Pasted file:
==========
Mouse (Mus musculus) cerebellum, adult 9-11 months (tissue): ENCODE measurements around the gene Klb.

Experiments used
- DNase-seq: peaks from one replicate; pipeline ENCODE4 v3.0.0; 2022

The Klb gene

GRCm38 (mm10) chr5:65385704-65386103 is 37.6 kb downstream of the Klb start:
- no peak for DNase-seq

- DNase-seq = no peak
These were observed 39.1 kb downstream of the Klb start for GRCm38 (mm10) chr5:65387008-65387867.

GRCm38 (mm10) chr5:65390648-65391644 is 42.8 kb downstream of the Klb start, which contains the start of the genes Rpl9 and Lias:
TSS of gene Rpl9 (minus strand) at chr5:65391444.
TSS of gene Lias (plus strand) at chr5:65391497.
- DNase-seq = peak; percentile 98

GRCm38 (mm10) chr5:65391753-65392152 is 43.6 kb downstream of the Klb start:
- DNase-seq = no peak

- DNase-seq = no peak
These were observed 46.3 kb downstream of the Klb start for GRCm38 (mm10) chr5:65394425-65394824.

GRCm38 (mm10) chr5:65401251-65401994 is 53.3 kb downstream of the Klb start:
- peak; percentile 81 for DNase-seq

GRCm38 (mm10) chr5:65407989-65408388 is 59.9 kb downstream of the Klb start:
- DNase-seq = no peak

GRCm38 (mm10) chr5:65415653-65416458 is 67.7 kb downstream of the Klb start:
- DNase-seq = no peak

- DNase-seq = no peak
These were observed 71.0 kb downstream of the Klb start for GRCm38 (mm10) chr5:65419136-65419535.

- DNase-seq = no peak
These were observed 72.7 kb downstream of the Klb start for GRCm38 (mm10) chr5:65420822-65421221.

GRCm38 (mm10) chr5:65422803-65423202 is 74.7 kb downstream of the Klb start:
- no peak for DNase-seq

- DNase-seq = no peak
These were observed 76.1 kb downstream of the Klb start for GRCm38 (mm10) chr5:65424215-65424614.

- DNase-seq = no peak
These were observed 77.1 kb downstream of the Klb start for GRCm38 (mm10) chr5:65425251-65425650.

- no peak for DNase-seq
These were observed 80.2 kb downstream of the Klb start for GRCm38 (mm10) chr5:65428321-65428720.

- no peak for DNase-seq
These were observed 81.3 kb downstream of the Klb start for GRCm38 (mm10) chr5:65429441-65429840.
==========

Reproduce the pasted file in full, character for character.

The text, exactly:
Mouse (Mus musculus) cerebellum, adult 9-11 months (tissue): ENCODE measurements around the gene Klb.

Experiments used
- DNase-seq: peaks from one replicate; pipeline ENCODE4 v3.0.0; 2022

The Klb gene

GRCm38 (mm10) chr5:65385704-65386103 is 37.6 kb downstream of the Klb start:
- no peak for DNase-seq

- DNase-seq = no peak
These were observed 39.1 kb downstream of the Klb start for GRCm38 (mm10) chr5:65387008-65387867.

GRCm38 (mm10) chr5:65390648-65391644 is 42.8 kb downstream of the Klb start, which contains the start of the genes Rpl9 and Lias:
TSS of gene Rpl9 (minus strand) at chr5:65391444.
TSS of gene Lias (plus strand) at chr5:65391497.
- DNase-seq = peak; percentile 98

GRCm38 (mm10) chr5:65391753-65392152 is 43.6 kb downstream of the Klb start:
- DNase-seq = no peak

- DNase-seq = no peak
These were observed 46.3 kb downstream of the Klb start for GRCm38 (mm10) chr5:65394425-65394824.

GRCm38 (mm10) chr5:65401251-65401994 is 53.3 kb downstream of the Klb start:
- peak; percentile 81 for DNase-seq

GRCm38 (mm10) chr5:65407989-65408388 is 59.9 kb downstream of the Klb start:
- DNase-seq = no peak

GRCm38 (mm10) chr5:65415653-65416458 is 67.7 kb downstream of the Klb start:
- DNase-seq = no peak

- DNase-seq = no peak
These were observed 71.0 kb downstream of the Klb start for GRCm38 (mm10) chr5:65419136-65419535.

- DNase-seq = no peak
These were observed 72.7 kb downstream of the Klb start for GRCm38 (mm10) chr5:65420822-65421221.

GRCm38 (mm10) chr5:65422803-65423202 is 74.7 kb downstream of the Klb start:
- no peak for DNase-seq

- DNase-seq = no peak
These were observed 76.1 kb downstream of the Klb start for GRCm38 (mm10) chr5:65424215-65424614.

- DNase-seq = no peak
These were observed 77.1 kb downstream of the Klb start for GRCm38 (mm10) chr5:65425251-65425650.

- no peak for DNase-seq
These were observed 80.2 kb downstream of the Klb start for GRCm38 (mm10) chr5:65428321-65428720.

- no peak for DNase-seq
These were observed 81.3 kb downstream of the Klb start for GRCm38 (mm10) chr5:65429441-65429840.